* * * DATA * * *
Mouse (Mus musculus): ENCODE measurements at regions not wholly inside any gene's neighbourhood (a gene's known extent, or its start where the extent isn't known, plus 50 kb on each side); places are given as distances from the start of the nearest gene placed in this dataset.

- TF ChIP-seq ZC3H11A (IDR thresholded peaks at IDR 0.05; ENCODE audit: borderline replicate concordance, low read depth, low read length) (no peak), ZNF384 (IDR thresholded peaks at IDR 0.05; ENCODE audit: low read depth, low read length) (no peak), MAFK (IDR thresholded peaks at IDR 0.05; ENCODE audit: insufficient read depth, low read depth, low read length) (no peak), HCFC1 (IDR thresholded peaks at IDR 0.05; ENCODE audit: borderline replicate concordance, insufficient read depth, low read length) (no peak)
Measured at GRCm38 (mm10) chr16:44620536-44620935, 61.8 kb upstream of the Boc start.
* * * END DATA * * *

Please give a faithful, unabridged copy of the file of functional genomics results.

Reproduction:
Mouse (Mus musculus): ENCODE measurements at regions not wholly inside any gene's neighbourhood (a gene's known extent, or its start where the extent isn't known, plus 50 kb on each side); places are given as distances from the start of the nearest gene placed in this dataset.

- TF ChIP-seq ZC3H11A (IDR thresholded peaks at IDR 0.05; ENCODE audit: borderline replicate concordance, low read depth, low read length) (no peak), ZNF384 (IDR thresholded peaks at IDR 0.05; ENCODE audit: low read depth, low read length) (no peak), MAFK (IDR thresholded peaks at IDR 0.05; ENCODE audit: insufficient read depth, low read depth, low read length) (no peak), HCFC1 (IDR thresholded peaks at IDR 0.05; ENCODE audit: borderline replicate concordance, insufficient read depth, low read length) (no peak)
Measured at GRCm38 (mm10) chr16:44620536-44620935, 61.8 kb upstream of the Boc start.